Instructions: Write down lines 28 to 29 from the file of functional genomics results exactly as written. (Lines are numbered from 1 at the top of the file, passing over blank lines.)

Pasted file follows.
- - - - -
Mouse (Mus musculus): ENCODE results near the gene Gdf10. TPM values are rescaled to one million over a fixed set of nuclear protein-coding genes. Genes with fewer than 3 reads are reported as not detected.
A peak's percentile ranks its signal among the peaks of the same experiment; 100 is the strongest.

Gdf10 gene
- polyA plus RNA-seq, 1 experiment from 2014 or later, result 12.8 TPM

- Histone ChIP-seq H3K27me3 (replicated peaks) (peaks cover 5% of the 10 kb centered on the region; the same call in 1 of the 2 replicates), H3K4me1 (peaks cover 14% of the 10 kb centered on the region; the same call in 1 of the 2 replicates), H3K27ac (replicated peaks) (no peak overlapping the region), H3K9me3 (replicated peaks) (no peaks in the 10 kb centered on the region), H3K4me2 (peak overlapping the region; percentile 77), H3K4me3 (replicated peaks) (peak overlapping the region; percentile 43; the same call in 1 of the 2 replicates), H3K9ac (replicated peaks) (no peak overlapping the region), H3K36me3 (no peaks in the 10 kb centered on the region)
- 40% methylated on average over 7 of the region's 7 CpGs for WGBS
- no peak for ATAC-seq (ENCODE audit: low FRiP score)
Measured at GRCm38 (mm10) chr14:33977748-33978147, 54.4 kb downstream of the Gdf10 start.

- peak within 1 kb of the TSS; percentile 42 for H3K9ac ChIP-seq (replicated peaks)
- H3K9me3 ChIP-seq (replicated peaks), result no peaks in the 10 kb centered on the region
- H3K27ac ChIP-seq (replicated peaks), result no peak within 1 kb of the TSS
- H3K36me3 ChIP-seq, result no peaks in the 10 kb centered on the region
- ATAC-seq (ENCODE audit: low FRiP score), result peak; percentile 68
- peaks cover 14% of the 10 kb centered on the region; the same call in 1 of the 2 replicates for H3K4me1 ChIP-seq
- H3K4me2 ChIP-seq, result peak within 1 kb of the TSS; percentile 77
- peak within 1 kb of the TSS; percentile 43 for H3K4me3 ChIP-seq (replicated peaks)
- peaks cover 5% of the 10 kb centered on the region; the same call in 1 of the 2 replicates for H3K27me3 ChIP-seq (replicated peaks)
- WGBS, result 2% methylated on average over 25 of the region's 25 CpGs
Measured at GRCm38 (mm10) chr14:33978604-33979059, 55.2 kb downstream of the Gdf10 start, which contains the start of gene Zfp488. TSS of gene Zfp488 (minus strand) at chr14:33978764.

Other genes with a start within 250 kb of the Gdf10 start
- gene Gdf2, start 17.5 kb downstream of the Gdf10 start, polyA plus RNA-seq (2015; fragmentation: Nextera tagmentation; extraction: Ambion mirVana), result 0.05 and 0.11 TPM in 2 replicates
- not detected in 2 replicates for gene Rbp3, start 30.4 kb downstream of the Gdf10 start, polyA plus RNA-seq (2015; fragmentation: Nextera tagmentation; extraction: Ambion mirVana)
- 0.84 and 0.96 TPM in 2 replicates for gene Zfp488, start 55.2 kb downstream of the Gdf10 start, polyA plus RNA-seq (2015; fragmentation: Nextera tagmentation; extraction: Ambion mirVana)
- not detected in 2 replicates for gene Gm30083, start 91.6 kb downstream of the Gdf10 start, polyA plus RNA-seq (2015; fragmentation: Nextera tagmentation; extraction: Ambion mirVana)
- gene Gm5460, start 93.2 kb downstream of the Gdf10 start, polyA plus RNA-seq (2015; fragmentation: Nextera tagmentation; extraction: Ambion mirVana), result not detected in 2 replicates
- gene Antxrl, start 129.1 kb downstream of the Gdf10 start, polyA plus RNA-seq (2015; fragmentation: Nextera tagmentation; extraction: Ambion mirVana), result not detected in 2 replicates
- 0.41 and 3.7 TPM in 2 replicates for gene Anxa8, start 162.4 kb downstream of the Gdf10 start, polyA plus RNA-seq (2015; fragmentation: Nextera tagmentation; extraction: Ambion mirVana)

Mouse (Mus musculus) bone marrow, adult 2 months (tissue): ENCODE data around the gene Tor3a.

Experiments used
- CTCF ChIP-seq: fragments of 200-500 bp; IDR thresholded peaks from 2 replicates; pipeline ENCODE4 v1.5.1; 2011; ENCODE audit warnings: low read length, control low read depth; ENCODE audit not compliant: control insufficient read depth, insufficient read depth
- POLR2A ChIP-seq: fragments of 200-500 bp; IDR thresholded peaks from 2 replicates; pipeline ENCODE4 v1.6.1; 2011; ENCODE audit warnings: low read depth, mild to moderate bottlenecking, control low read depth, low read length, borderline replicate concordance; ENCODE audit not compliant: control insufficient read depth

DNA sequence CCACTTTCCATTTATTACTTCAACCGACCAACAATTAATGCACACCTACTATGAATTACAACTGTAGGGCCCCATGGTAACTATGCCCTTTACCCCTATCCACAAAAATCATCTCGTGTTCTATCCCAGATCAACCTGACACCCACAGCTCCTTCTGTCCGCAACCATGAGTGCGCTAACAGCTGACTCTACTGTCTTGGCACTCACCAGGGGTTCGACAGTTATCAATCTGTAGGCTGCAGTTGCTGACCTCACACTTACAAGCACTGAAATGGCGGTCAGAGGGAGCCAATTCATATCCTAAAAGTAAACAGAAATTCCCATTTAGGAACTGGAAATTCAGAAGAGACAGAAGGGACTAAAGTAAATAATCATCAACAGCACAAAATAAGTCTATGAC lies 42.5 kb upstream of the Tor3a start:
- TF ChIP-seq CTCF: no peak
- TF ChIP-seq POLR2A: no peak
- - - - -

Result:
Mouse (Mus musculus) bone marrow, adult 2 months (tissue): ENCODE data around the gene Tor3a.

Experiments used